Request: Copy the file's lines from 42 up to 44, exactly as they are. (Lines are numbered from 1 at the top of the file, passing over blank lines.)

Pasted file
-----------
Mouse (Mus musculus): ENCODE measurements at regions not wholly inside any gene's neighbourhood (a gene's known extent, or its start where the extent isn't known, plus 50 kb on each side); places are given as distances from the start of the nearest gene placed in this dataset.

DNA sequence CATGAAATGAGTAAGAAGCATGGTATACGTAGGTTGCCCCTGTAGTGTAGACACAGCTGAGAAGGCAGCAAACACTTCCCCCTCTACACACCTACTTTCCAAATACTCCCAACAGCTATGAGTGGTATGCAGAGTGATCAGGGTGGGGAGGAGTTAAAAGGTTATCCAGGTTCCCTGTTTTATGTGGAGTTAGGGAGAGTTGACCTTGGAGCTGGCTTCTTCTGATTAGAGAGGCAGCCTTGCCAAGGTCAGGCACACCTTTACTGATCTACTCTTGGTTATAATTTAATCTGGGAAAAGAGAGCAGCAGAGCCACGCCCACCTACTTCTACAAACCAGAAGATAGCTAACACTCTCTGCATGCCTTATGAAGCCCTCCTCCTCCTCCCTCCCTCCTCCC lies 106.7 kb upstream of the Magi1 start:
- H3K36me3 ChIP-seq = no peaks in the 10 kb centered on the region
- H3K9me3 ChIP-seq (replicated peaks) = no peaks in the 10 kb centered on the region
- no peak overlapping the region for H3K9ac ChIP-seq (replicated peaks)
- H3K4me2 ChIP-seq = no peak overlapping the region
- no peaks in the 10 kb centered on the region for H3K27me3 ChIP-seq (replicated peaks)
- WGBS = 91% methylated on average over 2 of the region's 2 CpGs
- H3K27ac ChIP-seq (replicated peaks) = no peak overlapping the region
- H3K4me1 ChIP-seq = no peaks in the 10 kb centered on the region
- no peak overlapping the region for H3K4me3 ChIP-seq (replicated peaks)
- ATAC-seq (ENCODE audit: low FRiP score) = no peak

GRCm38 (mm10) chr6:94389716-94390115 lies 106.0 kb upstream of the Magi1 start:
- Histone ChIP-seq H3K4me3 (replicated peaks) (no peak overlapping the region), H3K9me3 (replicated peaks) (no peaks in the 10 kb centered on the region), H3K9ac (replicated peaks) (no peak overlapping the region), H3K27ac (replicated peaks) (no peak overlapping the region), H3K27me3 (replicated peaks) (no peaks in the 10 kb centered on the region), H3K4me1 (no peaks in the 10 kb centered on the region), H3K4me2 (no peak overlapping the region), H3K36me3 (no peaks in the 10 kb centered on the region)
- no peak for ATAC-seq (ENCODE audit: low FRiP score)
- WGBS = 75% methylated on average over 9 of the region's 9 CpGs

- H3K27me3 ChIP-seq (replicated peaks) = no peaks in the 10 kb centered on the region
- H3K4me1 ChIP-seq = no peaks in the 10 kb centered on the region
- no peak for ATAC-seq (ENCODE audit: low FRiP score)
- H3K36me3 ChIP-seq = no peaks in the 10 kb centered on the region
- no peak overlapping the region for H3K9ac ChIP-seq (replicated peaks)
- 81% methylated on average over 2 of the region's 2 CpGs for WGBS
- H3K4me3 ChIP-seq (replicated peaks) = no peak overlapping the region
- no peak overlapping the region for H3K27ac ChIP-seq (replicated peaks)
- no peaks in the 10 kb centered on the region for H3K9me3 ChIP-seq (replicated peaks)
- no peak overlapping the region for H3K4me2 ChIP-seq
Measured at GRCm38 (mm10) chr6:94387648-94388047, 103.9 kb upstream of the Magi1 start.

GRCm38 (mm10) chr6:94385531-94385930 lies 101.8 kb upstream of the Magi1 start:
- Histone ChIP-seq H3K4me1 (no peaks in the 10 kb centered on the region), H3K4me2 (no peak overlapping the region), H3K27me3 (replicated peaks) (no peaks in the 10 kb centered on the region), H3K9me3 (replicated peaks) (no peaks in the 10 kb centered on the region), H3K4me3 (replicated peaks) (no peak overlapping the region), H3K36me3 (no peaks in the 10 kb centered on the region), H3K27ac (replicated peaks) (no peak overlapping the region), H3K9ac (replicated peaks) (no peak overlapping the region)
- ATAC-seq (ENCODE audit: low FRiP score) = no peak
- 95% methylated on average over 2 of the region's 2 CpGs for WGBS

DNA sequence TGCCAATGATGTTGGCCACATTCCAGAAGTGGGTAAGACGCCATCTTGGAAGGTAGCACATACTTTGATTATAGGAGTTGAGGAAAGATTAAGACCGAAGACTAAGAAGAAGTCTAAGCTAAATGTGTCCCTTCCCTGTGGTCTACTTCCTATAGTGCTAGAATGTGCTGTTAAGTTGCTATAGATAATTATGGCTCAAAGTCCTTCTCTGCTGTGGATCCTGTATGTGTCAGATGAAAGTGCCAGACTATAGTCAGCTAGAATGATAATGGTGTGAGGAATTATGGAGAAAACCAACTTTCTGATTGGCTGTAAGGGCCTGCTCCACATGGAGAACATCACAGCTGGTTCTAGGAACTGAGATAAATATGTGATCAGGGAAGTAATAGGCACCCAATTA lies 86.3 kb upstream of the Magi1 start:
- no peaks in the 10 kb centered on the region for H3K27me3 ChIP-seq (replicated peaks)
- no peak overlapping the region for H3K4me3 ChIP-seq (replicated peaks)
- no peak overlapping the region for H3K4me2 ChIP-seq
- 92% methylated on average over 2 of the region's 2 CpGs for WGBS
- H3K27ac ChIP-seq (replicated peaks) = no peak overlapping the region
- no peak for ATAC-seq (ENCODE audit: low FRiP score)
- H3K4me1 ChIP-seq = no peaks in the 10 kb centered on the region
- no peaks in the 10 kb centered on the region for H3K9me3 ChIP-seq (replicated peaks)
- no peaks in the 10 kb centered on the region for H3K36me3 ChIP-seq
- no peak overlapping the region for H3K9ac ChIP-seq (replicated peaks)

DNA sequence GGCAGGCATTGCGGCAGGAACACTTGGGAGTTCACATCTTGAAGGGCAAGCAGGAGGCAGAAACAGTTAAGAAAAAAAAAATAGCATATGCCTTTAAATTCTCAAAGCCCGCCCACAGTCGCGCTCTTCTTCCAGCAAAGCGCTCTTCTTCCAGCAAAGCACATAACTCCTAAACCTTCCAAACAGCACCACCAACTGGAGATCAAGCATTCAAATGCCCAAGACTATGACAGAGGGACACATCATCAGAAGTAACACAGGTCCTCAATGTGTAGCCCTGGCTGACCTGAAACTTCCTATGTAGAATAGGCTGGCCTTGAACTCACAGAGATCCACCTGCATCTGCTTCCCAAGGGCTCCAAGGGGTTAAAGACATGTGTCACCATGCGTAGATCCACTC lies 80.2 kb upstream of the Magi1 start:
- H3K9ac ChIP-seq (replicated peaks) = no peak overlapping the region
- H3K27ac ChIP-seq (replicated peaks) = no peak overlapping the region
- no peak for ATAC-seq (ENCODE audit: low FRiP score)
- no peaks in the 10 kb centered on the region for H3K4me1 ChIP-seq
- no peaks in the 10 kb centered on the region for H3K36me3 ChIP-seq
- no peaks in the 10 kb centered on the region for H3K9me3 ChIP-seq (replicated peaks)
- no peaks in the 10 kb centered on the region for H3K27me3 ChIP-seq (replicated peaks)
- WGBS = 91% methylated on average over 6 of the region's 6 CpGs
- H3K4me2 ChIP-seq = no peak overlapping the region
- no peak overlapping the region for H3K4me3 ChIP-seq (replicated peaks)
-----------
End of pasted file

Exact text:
- no peak overlapping the region for H3K9ac ChIP-seq (replicated peaks)

DNA sequence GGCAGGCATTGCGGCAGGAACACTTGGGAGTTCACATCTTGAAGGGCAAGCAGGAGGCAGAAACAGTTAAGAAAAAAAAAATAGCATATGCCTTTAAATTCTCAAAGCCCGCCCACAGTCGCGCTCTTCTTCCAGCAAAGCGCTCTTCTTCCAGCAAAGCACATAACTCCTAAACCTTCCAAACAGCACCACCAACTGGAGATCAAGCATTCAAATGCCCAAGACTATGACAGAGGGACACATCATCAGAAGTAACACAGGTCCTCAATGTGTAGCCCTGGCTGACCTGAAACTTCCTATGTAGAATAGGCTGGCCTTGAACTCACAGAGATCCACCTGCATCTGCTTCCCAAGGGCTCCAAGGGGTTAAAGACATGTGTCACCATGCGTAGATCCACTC lies 80.2 kb upstream of the Magi1 start:
- H3K9ac ChIP-seq (replicated peaks) = no peak overlapping the region